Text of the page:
ERIC Number: EJ792707
Record Type: Journal
Publication Date: 2008-May
Reference Count: 0
Proteasome Inhibition Enhances the Induction and Impairs the Maintenance of Late-Phase Long-Term Potentiation
Dong, Chenghai; Upadhya, Sudarshan C.; Ding, Lan; Smith, Thuy K.; Hegde, Ashok N.
Learning & Memory, v15 n5 p335-347 May 2008
Protein degradation by the ubiquitin-proteasome pathway plays important roles in synaptic plasticity, but the molecular mechanisms by which proteolysis regulates synaptic strength are not well understood. We investigated the role of the proteasome in hippocampal late-phase long-term potentiation (L-LTP), a model for enduring synaptic plasticity. We show here that inhibition of the proteasome enhances the induction of L-LTP, but inhibits its maintenance. Proteasome inhibitor-mediated enhancement of the early part of L-LTP requires activation of NMDA receptors and the cAMP-dependent protein kinase. Augmentation of L-LTP induction by proteasome inhibition is blocked by a protein synthesis inhibitor anisomycin and is sensitive to the drug rapamycin. Our findings indicate that proteasome inhibition increases the induction of L-LTP by stabilizing locally translated proteins in dendrites. In addition, our data show that inhibition of the proteasome blocks transcription of "brain-derived neurotrophic factor (BDNF)", which is a cAMP-responsive element-binding protein (CREB)-inducible gene. Furthermore, our results demonstrate that the proteasome inhibitors block degradation of ATF4, a CREB repressor. Thus, proteasome inhibition appears to hinder CREB-mediated transcription. Our results indicate that blockade of proteasome activity obstructs the maintenance of L-LTP by interfering with transcription as well as translation required to sustain L-LTP. Thus, proteasome-mediated proteolysis has different roles during the induction and the maintenance of L-LTP.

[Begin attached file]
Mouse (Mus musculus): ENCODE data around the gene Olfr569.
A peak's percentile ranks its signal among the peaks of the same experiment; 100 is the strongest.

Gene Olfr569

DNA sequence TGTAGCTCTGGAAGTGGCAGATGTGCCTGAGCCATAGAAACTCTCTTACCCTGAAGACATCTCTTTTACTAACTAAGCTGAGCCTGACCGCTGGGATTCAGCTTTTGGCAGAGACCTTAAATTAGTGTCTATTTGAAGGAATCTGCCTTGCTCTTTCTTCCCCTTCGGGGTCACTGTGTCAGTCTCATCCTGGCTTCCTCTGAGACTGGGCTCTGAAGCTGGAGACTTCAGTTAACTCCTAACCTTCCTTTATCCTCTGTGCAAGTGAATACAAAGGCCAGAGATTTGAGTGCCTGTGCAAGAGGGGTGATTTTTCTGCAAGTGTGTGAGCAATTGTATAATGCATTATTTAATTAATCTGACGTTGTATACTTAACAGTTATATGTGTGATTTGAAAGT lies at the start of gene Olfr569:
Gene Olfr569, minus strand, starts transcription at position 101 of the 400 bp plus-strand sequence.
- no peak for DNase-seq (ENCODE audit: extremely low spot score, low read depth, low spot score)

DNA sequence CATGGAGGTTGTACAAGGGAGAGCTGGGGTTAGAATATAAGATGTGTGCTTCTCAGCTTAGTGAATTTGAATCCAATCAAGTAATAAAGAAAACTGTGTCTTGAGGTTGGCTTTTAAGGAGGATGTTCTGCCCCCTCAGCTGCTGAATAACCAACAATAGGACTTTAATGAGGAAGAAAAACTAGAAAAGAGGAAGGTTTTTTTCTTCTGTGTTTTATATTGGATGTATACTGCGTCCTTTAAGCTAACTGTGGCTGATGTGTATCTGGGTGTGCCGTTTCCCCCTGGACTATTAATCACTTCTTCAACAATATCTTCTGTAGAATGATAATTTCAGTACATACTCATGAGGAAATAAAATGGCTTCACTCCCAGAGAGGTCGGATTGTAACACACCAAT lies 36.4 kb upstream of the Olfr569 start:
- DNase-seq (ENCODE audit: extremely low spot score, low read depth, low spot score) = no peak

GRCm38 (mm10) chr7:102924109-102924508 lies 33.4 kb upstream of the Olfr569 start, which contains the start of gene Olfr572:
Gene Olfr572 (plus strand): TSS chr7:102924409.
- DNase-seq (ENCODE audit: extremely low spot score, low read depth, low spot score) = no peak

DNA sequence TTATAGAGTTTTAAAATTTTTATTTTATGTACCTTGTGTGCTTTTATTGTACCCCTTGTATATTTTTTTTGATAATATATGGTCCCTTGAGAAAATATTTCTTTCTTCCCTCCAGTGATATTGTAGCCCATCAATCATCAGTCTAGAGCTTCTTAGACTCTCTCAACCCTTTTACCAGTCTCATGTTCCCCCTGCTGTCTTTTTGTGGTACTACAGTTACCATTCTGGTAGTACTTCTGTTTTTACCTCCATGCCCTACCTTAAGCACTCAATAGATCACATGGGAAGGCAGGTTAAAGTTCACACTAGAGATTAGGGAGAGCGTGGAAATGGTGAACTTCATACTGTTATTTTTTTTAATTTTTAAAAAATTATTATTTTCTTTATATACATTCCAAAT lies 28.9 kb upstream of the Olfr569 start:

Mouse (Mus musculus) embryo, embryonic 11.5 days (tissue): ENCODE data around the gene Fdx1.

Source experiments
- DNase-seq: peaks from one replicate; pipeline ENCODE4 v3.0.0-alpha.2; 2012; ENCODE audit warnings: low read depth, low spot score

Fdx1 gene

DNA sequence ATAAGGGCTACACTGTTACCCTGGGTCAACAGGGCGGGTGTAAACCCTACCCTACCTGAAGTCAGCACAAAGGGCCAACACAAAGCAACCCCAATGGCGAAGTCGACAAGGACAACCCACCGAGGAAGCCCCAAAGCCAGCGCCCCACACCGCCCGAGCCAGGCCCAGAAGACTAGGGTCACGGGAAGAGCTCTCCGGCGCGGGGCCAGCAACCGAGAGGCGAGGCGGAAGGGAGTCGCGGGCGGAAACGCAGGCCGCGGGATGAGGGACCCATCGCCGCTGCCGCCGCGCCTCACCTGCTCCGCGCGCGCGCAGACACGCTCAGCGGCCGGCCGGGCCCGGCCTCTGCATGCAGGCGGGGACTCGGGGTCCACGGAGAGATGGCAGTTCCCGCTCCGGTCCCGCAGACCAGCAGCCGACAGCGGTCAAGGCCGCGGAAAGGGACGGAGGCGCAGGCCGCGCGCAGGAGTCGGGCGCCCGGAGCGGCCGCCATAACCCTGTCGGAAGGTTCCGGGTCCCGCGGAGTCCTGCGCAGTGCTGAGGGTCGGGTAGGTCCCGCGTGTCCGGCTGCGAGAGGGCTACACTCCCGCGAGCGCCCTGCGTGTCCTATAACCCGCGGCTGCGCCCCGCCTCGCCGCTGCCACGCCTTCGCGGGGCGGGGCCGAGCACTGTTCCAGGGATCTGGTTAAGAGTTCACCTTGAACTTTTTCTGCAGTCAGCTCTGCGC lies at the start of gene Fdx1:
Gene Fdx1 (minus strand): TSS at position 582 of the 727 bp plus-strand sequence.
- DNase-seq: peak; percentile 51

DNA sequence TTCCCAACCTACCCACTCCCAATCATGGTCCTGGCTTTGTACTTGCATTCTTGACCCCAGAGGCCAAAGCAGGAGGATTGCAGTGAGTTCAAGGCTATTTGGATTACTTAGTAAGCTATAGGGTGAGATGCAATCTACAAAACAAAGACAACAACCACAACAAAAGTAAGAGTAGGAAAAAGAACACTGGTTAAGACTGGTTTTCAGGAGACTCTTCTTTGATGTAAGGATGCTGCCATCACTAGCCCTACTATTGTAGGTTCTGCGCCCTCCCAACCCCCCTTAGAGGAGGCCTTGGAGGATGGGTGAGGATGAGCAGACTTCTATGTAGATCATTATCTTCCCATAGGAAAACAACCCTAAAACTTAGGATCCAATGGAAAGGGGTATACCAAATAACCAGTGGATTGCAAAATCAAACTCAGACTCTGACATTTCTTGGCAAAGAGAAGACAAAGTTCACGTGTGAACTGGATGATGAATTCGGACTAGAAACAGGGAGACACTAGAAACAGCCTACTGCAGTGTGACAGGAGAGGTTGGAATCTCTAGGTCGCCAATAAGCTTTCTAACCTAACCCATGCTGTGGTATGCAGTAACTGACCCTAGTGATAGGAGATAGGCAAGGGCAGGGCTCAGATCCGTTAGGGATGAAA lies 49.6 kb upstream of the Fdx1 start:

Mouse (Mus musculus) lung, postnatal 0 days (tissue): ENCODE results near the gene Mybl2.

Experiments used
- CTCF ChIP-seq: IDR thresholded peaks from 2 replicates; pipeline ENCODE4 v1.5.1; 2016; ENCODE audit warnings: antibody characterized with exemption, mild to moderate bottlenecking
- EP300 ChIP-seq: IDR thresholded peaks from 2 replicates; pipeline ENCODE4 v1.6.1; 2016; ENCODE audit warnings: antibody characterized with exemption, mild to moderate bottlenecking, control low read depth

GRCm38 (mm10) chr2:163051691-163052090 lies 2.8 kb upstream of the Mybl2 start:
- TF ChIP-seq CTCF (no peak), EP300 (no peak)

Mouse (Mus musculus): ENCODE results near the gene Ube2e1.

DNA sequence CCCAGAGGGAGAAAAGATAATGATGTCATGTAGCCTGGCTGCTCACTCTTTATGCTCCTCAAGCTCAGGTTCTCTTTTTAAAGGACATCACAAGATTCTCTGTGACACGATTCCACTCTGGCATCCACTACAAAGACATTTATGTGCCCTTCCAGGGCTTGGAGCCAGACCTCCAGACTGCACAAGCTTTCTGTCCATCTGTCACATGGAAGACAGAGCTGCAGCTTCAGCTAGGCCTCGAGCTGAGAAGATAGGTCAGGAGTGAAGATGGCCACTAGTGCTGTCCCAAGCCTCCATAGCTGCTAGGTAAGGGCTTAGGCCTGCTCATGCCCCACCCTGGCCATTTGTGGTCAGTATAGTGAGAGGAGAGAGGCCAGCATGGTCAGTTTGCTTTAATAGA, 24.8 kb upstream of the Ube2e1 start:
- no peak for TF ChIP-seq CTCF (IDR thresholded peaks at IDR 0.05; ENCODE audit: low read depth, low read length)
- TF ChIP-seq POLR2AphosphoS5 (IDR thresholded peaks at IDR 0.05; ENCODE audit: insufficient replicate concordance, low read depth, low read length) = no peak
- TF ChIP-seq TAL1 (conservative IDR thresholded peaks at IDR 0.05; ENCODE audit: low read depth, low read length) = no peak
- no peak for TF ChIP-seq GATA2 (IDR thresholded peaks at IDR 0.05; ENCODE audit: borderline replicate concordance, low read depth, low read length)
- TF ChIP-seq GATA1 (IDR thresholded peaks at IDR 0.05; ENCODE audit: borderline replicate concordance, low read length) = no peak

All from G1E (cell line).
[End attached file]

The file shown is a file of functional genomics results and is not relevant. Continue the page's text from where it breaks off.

Descriptors: Maintenance, Inhibition, Microbiology, Cognitive Processes, Models, Brain, Neurology, Neurological Organization
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Publication Type: Journal Articles; Reports - Research
Education Level: N/A
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